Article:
Until next time Mexico!


I have seen and played in water so bright blue and clear it makes you uncomfortable.

I have taken photos at one of the most beautiful weddings ever.

I have tried some seriously hot peppers.

I have remembered very little Spanish.

I have tried my hand at sailing.

I have lived in good hostels and bad ones.

I have made new friends.

I have danced.

I have spent nearly everyday on a bike.

I have scraped my knees and toes on coral.

I have made more life plans and lists.

I have had my fair share of fresh coconuts.

I have practiced asanas down by the water.

I have bought a dress that I’ve been looking for for ten years.

I have learned some uncomfortable truths about myself.

I have slacklined and done backflips and handstands on a beach.

I have been so sunfried that my face is peeling and all clothes are uncomfortable.

I have smiled so much my face will hurt for weeks.

I have thoroughly lost track of time and been bothered by very little.

But. . . For now, its time to go home.

Tomorrow morning (*early) I’ll be on a flight back to NC.

Mexico, you’ve been awesome.

See you around.

[Photos: GoPro life in Tulum + Bacalar//Grace Farson]

Learning to say goodbye


Today is my last day in Letang.

I don’t really know how to come to terms with all of it. Four of us went back to Little Flowers boarding school this morning and we essentially just listened to Andrew share various Aesop’s Fables (*complete with illustrations) with class.

By eleven, we were done at the school and I asked to hear//record a Nepali story. Four of the older girls worked very hard and went above and beyond what I expected and prepared for me a beautiful story about kindness. They spoke in both Nepali and English and it made my entire being very happy. After, I spent some time alone, walking through the heat and into the woods. I love the woods. I love that they have become familiar to us over the past few weeks and I love that they are quiet.

I remember during my year off, the thing I never learned to deal with was constantly having to say goodbye. I still struggle with it and prefer not to say bye, but rather, “see you later” or “see you” as they like to abbreviate it here in Nepal. Even leaving NC this time around was bizarre, cut short, and anticlimactic in a way.

This time around, this goodbye, it is all different, although still very hard. This time around, I know that I will come back. I love this place and truly do consider this country my home away from home. I know that in time, I’ll come back. I’ll be different and older, but I doubt I will ever stop feeling what I feel for this place. . . It will always be a big part of who I am.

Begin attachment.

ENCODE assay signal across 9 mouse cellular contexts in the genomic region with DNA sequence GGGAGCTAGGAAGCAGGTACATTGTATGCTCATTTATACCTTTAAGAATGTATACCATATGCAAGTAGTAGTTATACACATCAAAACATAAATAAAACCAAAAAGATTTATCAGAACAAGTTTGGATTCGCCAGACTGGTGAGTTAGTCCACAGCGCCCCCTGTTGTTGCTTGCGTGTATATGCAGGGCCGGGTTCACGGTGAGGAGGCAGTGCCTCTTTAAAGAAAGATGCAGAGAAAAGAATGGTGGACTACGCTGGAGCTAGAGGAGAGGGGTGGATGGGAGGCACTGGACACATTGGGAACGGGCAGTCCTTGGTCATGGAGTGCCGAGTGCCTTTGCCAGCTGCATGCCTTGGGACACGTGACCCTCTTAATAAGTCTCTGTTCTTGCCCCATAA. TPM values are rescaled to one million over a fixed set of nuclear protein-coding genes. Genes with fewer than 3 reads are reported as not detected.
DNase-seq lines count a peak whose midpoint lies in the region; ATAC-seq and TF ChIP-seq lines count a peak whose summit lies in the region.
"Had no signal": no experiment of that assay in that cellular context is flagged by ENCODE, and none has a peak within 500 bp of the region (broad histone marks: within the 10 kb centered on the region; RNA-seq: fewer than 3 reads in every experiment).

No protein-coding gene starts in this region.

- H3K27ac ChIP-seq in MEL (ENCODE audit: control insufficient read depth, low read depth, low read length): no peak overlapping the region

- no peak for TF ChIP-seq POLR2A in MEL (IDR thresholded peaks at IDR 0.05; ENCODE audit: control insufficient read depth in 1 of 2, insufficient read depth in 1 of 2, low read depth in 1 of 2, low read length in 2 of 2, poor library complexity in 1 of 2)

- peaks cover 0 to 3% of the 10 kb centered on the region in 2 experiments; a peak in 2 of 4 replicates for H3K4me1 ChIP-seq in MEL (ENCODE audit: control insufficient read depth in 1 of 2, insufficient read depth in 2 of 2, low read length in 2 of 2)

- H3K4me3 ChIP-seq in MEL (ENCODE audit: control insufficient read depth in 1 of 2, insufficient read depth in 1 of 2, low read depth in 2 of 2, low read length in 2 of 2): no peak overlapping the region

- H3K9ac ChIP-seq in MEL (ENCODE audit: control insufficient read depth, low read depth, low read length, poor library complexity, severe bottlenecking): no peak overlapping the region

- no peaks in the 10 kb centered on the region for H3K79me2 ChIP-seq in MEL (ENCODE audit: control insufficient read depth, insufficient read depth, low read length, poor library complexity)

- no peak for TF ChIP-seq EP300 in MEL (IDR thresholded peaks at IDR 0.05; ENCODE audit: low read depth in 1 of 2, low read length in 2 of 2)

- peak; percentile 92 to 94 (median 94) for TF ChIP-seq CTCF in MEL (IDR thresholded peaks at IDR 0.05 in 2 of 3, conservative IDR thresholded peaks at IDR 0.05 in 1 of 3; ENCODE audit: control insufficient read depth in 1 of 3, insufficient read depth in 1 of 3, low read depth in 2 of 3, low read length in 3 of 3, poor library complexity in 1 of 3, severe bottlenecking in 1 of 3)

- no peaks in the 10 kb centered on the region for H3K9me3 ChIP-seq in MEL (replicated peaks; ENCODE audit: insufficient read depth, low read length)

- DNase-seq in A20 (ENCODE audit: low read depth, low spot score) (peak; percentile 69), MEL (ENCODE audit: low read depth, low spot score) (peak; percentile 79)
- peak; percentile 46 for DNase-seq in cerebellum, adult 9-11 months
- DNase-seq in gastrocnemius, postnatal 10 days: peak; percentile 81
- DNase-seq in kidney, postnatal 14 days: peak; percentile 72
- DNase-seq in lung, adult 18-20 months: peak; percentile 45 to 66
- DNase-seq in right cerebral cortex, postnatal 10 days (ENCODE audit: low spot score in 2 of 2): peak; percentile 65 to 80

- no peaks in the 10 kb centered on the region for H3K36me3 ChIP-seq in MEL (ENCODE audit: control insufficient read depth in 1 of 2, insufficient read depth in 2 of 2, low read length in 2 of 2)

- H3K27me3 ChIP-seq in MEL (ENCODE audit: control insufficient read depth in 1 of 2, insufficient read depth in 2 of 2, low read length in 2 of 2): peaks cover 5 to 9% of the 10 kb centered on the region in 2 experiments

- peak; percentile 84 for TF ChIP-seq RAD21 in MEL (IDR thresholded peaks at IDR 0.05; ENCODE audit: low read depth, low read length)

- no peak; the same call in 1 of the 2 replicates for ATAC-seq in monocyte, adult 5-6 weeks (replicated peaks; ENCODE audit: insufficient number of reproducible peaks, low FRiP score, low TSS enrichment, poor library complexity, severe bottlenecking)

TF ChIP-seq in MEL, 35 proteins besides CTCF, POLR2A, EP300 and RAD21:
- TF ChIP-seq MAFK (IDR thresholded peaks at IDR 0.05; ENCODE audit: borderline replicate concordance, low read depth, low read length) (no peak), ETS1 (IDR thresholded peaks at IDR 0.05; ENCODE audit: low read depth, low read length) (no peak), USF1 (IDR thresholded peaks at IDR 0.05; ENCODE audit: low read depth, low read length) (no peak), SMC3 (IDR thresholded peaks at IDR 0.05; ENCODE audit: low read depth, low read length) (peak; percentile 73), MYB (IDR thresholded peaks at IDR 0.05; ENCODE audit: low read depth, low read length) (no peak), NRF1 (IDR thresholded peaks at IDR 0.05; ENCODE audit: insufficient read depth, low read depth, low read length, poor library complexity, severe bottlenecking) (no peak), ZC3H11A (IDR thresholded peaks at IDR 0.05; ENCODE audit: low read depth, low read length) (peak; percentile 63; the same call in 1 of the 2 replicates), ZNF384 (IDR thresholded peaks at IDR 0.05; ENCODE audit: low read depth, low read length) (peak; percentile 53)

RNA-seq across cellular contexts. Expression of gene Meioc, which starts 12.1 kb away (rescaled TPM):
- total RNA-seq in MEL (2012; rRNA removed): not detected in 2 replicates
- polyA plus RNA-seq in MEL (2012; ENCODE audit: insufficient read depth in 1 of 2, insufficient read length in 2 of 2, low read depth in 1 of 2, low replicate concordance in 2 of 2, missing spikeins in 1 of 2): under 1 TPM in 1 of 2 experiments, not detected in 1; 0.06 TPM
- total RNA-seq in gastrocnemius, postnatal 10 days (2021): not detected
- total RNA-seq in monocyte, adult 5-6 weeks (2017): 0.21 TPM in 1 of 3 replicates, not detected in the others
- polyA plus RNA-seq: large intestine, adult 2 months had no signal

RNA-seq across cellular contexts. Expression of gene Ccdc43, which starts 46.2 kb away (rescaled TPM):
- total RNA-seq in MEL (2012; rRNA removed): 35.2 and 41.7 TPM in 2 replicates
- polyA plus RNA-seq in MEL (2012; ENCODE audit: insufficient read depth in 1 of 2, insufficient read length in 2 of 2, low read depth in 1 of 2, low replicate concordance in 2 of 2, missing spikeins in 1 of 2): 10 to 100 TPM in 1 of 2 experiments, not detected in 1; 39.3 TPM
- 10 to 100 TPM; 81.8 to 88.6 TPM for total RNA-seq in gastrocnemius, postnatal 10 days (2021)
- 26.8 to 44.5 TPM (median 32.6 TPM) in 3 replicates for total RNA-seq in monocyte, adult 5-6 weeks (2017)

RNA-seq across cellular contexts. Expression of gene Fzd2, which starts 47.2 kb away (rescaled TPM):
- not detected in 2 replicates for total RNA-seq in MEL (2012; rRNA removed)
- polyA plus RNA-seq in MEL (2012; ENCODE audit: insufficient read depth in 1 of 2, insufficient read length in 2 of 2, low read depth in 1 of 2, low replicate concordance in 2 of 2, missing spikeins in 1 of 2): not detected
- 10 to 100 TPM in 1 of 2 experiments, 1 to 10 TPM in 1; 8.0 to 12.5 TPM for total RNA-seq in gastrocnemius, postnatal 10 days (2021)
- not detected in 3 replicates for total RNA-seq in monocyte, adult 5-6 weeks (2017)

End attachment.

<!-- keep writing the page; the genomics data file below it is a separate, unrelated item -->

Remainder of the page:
These past two days have seemed like a lifetime. I cannot even begin to wrap my head around all that I have seen and experienced. In part, I feel like a new person. I know it seems dramatic to say that, but in part it is true. It’s truly amazing that a simple day trip to a tea farm in Nepal can turn into a two-day trip in which you see and experience the Himalayas as well as a seven-hour drive that makes you realize the fragility of life. In two days I saw the world, felt more than I could handle, and saw my life flash before my eyes on more than one account. It was one of the biggest adventures and simultaneously hilarious//terrifying experiences of my life. *And much, much more on this is to come!

When we drove back into Letang yesterday after our unnecessarily long journey, I felt as if part of me was coming home. It felt so good to be back in town and to see friends and smiling faces. At the same time, I found it all to be terribly sad. It all served as a reminder to me that in two days time I would be gone. Away from Letang and the life we have established here. From here on out, the next few days will be filled with travel and more adventures both big and small. All things I am very excited about, although I am nowhere near ready to leave. . . but in a few days, whether I like it or not, I’ll be kicked out of the country thanks to an expired Visa.

For now, I’m enjoying this last day. I’m enjoying my commitment and my promise to return, for I know it is not an empty promise, but one filled with truth and sincerity.

And, I’m enjoying this last day for it is a day filled with sad “see you later“s and remembering how good this place has been to me. . .

[Photo: Beyond the bridge, Letang//Grace Farson]



My trusty Canon 450d and 28mm lens.

My new Canon 5d mark ii and 28 mm lens

The time has come to say a final goodbye to my first love – my Canon 450d, or, Louis, as he has affectionately been renamed.

A few weeks ago, I made the big, scary move to purchase a new camera. I’ve become so accustomed to everything with Louis, so the transition hasn’t been an easy one, but I’m so excited. The photos with the 5d are gorgeous, glowing and real, but no matter what, Louis will always be missed! [*note: Mr. 5d still needs a name. Suggestions?]

I realized just the other day that Louis,  has been through a lot more with me than any one person i know! He was there through all the long, impossible, and lonely train journeys in India, there when I couldn’t breathe on the Annapurna Circuit, and there when my sister Abby got married. Over the past four + years, we have been to India [2x], Western Europe, New Zealand, Australia, China, Nepal, and Indonesia together.

. . . But, the time has come to say goodbye Louis and pass you along to someone who will love you and enjoy you [almost] as much as I have over the years! Abby, make me proud.

Here’s to the future, all the new photos, and to the past – the best few years of my life without a doubt!